And let’s not think of Shanghai as a unique case. In addition to more direct methods of reining in prices and deterring speculators, such as purchasing and lending restrictions, many cities are implementing layered and far-reaching systemic reforms, with Guangzhou’s recently announced policy giving tenants the same rights to city services as homeowners being one such example. Over the past year, I have repeatedly warned of the dangers posed by this round of housing price increases and called for caution against being the one caught holding the baby. Some listened, but most thought of me as the boy crying wolf.
Anyone with a basic understanding of market operations knows that slow rises in value can persist over longer periods of time, while sharp jumps precipitate equally sharp drops. Any time the market experiences a stretch of frenzied action, it is sure to be followed by a bear period, and the rapid jump in home prices that occurred in 2016 is no exception. Nationally, the real estate market’s decade-long golden age has come to an end, and we have reached a turning point: If real estate values don’t drop significantly, there will at least be a long period of readjustment. And if this readjustment reflects inflation, income gains, and economic growth trends, it will certainly lead to lower home prices.
China’s per-capita property ownership has reached 40 square meters, with homeownership rates hovering between 80 and 90 percent. These numbers are higher than those found in any Western developed nation. Consequently, it will become increasingly hard to use real estate development to power economic growth in the future. Perhaps in some areas, there are hopes for the bubble to last a bit longer — as a result of migrant inflow to larger cities or local residents demanding larger, better homes — but it is no longer advisable to continue pouring our society’s resources into real estate development, as it is incapable of stimulating long-term economic growth at the national level.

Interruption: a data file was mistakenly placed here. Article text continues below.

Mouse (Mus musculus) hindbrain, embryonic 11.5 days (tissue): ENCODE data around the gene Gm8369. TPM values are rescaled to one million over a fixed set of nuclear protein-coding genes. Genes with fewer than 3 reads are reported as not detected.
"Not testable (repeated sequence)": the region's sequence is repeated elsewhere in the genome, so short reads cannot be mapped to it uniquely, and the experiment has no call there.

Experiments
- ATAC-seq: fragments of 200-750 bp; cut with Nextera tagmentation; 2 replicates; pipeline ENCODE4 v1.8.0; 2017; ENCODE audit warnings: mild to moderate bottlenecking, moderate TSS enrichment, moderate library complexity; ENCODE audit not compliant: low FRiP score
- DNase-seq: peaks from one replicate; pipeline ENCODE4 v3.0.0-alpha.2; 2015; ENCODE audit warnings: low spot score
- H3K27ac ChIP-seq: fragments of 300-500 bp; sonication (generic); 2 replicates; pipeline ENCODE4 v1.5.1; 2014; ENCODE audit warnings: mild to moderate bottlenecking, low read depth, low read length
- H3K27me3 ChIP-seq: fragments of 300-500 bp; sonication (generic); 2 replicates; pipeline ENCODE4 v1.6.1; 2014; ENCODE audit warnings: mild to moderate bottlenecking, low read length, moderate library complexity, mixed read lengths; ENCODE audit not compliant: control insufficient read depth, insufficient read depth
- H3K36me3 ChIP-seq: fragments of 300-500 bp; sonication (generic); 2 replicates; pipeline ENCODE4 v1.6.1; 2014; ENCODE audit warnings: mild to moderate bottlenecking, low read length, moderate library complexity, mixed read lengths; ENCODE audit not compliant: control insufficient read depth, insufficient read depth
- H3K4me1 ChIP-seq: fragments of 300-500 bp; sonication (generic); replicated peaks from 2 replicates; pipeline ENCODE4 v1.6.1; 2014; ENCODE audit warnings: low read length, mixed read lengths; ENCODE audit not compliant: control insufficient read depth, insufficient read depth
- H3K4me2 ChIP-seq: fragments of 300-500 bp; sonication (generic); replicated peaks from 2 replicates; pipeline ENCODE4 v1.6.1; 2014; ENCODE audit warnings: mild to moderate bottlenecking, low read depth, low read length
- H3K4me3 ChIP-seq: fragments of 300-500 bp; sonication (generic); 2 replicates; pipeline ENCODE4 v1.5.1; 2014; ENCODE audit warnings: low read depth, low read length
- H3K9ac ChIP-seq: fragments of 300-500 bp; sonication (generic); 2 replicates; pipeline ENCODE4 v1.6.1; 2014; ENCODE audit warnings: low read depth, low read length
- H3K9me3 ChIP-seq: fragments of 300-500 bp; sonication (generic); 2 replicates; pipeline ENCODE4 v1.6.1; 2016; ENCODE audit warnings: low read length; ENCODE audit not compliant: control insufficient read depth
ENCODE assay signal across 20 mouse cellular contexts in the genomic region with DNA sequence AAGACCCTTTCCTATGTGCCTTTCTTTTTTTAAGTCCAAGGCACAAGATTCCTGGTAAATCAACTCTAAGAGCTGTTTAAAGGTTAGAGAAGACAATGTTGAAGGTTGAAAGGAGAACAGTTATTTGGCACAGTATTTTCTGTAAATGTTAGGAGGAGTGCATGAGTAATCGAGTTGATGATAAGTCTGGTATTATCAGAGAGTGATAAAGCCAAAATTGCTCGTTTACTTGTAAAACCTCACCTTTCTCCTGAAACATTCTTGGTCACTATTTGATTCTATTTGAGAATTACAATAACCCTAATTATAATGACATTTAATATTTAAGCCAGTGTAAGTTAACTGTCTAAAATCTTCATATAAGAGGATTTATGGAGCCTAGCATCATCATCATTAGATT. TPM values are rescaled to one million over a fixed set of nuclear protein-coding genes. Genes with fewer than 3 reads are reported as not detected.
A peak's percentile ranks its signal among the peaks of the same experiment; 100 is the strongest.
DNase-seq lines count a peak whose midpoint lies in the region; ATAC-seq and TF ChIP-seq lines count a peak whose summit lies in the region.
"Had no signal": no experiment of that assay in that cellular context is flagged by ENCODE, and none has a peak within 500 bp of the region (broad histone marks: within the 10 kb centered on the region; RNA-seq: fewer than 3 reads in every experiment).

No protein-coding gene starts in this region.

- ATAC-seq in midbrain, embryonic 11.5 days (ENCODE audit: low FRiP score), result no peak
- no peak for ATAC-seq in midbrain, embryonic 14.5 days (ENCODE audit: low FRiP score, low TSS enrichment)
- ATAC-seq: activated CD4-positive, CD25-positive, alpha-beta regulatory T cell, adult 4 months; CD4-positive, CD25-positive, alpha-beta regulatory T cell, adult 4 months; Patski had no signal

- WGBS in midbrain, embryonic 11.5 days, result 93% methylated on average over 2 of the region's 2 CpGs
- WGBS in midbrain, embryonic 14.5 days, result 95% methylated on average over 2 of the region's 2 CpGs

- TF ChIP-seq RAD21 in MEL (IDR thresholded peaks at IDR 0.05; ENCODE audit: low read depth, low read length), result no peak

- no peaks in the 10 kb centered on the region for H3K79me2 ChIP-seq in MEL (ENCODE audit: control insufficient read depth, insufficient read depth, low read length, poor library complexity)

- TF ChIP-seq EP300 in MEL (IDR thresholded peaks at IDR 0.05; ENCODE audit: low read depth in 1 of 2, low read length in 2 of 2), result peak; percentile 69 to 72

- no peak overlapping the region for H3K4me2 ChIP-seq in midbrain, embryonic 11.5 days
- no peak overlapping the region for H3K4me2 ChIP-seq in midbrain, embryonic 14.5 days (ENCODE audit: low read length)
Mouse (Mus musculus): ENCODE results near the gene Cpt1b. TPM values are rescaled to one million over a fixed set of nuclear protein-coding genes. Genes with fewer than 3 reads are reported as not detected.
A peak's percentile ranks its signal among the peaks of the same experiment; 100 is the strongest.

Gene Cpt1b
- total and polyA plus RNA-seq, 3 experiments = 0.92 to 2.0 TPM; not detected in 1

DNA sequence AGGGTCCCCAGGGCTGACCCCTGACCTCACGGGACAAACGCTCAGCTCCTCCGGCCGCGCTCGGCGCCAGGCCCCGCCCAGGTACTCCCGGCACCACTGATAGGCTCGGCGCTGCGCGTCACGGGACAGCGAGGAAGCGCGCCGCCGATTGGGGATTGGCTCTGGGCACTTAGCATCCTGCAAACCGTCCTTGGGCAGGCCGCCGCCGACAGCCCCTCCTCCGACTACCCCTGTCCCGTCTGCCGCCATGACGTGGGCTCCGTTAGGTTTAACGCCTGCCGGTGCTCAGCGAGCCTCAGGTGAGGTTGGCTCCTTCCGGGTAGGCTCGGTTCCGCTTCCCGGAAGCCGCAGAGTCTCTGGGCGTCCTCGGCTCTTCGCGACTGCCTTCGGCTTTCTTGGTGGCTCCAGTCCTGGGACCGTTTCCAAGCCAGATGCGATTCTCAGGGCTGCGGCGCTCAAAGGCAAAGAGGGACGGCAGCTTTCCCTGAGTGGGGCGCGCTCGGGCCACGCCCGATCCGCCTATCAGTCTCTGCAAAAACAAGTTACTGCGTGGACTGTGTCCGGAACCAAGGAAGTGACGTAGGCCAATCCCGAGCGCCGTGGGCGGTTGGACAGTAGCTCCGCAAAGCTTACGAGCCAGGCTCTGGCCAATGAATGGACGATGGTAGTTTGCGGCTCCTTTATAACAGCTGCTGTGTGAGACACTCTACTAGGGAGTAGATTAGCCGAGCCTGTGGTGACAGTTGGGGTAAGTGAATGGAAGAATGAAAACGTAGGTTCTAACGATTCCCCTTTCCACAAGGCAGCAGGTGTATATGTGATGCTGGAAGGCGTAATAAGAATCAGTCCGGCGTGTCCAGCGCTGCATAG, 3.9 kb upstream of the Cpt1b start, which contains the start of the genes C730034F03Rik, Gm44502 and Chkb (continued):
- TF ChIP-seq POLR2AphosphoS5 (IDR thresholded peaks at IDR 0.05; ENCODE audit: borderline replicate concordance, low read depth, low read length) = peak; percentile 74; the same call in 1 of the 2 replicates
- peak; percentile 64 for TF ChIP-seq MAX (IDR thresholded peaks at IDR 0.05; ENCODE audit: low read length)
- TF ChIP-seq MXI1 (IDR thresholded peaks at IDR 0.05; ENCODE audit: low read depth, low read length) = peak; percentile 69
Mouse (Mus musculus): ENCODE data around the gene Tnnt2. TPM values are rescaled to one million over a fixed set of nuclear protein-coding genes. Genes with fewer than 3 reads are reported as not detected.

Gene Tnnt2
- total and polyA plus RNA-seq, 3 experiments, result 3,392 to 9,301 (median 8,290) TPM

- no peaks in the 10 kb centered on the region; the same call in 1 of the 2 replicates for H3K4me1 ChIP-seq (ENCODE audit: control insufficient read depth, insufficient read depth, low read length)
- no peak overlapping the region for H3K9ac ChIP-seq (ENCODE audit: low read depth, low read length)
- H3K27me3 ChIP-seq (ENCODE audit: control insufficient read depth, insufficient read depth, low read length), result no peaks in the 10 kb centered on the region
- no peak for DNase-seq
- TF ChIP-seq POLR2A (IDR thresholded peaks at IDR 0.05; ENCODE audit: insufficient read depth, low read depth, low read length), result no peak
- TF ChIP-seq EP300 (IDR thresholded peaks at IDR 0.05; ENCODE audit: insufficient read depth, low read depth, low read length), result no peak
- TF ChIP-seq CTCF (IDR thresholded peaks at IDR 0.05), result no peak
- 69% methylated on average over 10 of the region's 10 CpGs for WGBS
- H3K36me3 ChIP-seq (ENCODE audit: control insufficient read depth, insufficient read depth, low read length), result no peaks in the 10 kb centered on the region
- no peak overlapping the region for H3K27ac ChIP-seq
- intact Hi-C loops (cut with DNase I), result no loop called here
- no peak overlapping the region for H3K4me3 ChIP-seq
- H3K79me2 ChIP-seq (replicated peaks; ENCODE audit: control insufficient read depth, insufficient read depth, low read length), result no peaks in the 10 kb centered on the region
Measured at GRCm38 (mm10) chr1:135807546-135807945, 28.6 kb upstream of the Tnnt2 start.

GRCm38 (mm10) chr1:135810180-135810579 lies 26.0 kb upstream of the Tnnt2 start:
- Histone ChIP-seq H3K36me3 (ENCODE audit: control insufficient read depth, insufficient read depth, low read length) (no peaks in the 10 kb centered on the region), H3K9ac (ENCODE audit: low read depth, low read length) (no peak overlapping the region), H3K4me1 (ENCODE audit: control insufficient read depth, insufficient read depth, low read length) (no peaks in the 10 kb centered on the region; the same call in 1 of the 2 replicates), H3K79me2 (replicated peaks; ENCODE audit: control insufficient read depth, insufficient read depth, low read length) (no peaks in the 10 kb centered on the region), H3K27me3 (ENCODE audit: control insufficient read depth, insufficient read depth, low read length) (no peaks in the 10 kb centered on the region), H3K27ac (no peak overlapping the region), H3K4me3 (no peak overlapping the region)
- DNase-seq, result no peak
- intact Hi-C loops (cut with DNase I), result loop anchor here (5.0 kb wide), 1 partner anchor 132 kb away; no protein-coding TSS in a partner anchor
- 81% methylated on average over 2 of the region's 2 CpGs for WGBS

The monetary gains in real estate prices over the past few years are of course closely tied to a shift in debt leveraging. They are linked to the massive increase in lending by banks, as well as to the rising levels of debt held by both developers and individuals. To be honest, it’s no wonder piling up capital and money in this fashion led to a bubble. Now, access to funds has tightened, and while you weren’t looking, some of the richest families in China have quietly become some of the most indebted.
To be clear: None of this is to say that real estate is not worth investing in. If you are wealthy, real estate investments can make up a reasonable portion of your portfolio — just don’t go hoping that your properties will double or triple in value overnight. As economic growth is beginning to level off, a more moderate approach to returns on investment and value appreciation can still lead to fine results. Real estate investment is perhaps not suitable to those speculators who have to borrow money to enter the market, as the expected growth of real estate prices is unlikely to outpace investment costs, including taxes, commissions, and mortgage payments. Those buried in bank loans will certainly be the first to suffer — and the most painfully — in the event of a sudden U-turn in the market.
Translator: Kilian O’Donnell; editors: Lu Hongyong and David Paulk.
(Header image: Two men fish in a river near Shenyang, Liaoning province, April 10, 2010. VCG)